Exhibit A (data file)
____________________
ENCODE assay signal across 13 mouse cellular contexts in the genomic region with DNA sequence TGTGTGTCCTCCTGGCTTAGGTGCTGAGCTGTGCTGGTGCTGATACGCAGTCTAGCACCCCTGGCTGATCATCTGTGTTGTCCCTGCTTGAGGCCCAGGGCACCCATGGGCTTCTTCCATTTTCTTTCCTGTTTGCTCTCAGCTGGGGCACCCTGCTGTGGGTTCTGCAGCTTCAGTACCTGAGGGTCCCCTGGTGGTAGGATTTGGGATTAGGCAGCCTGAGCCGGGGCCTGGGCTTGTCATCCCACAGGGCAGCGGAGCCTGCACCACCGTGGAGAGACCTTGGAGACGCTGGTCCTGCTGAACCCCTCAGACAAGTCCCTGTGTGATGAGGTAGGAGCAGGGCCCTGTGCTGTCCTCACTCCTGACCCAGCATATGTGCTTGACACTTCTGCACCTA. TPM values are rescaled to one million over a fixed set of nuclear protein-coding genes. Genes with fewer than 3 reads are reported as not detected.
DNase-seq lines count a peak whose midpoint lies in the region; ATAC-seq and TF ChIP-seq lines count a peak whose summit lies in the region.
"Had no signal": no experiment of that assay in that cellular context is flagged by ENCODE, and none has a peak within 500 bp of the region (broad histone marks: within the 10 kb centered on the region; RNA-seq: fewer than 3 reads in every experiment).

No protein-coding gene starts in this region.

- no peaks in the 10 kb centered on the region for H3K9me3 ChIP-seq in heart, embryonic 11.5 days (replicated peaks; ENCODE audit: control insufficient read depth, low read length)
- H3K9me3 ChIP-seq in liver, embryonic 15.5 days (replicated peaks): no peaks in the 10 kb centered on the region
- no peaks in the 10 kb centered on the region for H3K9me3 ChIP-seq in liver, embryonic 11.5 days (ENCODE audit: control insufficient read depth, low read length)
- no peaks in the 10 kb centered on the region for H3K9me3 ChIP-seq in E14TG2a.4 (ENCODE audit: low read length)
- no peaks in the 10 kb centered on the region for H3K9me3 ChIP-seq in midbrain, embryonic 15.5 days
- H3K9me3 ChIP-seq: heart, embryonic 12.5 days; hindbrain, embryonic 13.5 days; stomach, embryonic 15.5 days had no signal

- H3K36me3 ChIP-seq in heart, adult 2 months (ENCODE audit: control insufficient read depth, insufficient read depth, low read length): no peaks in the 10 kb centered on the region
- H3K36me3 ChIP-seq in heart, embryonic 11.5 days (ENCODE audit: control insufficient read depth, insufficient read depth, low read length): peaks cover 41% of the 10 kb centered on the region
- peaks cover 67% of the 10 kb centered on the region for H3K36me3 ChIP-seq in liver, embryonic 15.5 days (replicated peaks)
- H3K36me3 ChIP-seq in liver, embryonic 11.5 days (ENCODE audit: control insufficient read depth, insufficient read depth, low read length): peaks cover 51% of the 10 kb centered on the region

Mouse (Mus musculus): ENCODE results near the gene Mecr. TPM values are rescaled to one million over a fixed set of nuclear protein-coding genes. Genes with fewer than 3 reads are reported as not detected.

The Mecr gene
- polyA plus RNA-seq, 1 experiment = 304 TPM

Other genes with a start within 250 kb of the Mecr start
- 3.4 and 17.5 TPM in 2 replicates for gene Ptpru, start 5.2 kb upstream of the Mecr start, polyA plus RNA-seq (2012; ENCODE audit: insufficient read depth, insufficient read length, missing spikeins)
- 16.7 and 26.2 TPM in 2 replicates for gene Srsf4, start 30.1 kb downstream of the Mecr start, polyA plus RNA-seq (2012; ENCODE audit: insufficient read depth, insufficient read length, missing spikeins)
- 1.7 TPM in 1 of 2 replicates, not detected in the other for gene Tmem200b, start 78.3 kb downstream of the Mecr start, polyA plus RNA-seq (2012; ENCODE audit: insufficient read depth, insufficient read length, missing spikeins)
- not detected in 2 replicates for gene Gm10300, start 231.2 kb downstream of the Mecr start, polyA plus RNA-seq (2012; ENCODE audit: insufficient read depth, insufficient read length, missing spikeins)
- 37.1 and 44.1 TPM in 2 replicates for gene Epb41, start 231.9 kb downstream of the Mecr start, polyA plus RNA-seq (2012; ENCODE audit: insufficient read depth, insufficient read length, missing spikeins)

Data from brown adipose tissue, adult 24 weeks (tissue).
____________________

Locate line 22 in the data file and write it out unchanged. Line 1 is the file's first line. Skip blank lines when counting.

- not detected in 2 replicates for gene Gm10300, start 231.2 kb downstream of the Mecr start, polyA plus RNA-seq (2012; ENCODE audit: insufficient read depth, insufficient read length, missing spikeins)